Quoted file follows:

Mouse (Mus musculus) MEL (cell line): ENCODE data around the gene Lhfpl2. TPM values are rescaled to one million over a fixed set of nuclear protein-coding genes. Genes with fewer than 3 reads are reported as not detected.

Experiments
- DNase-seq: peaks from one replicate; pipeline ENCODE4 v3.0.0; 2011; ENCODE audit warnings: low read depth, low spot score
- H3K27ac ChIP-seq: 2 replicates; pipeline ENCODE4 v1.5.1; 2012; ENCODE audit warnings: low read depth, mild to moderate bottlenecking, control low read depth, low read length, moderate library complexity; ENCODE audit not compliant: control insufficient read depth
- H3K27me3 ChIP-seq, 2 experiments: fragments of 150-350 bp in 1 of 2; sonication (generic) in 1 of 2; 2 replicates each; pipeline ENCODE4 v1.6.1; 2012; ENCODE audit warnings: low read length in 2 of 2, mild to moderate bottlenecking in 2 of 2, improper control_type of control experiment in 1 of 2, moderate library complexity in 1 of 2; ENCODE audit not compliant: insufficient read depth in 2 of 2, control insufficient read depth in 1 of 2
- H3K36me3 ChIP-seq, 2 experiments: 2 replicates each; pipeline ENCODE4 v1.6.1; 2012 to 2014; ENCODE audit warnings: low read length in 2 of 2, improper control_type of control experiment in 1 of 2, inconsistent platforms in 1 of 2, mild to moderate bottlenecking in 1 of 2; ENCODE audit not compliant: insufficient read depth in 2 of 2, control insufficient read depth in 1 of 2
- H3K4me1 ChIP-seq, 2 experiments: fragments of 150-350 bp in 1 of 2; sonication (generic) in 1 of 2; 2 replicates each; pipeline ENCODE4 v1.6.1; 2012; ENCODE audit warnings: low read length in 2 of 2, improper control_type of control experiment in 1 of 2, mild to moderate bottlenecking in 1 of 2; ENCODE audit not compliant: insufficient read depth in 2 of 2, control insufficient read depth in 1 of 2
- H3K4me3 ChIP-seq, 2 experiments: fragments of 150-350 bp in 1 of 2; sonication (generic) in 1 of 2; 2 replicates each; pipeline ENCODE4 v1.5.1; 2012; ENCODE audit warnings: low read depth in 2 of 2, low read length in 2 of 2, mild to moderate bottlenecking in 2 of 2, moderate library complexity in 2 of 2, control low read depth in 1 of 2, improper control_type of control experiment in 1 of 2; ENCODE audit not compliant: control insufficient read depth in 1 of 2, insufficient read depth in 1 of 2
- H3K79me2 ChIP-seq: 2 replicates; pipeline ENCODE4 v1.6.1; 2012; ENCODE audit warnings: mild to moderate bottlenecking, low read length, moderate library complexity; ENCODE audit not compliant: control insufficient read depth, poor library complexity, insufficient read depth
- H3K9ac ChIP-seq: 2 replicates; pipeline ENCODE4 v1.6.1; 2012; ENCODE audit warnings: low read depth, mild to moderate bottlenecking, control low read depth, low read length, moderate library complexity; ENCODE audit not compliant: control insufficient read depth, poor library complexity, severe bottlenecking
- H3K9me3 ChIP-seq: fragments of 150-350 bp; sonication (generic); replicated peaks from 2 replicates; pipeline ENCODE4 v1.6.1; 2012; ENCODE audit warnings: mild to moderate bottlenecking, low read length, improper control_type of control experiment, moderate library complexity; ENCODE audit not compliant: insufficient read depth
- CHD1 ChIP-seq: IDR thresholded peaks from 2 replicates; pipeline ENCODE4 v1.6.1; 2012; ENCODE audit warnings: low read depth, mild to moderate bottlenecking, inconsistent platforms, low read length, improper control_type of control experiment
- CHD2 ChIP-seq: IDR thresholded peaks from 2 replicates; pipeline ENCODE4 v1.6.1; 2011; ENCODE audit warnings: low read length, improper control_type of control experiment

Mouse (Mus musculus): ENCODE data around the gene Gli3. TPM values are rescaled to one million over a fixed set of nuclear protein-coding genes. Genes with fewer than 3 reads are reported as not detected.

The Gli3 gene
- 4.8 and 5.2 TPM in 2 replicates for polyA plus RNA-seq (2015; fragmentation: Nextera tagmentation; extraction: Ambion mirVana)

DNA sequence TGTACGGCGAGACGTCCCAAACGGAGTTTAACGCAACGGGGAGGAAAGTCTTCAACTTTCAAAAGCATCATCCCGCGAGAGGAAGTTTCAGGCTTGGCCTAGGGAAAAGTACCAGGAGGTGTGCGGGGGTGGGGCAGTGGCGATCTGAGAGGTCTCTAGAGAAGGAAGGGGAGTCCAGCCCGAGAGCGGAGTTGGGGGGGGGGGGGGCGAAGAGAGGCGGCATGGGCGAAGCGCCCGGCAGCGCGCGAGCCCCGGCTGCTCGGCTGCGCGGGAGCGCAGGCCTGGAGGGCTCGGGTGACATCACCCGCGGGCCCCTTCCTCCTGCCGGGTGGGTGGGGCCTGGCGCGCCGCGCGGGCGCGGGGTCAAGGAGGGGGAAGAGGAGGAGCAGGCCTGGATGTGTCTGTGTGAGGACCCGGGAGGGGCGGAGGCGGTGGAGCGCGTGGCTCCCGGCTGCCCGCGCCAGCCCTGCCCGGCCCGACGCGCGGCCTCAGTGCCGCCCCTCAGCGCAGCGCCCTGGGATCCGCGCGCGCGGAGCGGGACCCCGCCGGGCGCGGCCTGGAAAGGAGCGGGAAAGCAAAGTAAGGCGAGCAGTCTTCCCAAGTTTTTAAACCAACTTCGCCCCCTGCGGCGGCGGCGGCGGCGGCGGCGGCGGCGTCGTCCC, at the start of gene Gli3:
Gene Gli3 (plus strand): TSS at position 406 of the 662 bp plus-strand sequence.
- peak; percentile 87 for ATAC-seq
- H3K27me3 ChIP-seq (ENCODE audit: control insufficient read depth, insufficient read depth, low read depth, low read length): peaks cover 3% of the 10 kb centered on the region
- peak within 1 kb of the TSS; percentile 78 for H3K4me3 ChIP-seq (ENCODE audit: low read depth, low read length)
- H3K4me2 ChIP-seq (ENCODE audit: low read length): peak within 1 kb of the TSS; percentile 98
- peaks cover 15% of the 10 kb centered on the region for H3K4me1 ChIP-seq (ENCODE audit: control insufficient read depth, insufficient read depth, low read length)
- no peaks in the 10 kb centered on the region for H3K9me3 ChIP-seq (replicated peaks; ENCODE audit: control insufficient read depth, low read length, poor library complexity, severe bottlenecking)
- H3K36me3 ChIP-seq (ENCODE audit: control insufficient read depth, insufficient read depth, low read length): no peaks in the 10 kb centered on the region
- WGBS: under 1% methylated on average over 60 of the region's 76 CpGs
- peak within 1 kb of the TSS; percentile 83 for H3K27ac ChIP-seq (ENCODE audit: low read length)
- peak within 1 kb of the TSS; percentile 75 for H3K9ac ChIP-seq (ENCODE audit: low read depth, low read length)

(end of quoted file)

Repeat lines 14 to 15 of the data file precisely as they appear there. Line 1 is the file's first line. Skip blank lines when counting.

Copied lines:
Mouse (Mus musculus): ENCODE data around the gene Gli3. TPM values are rescaled to one million over a fixed set of nuclear protein-coding genes. Genes with fewer than 3 reads are reported as not detected.

The Gli3 gene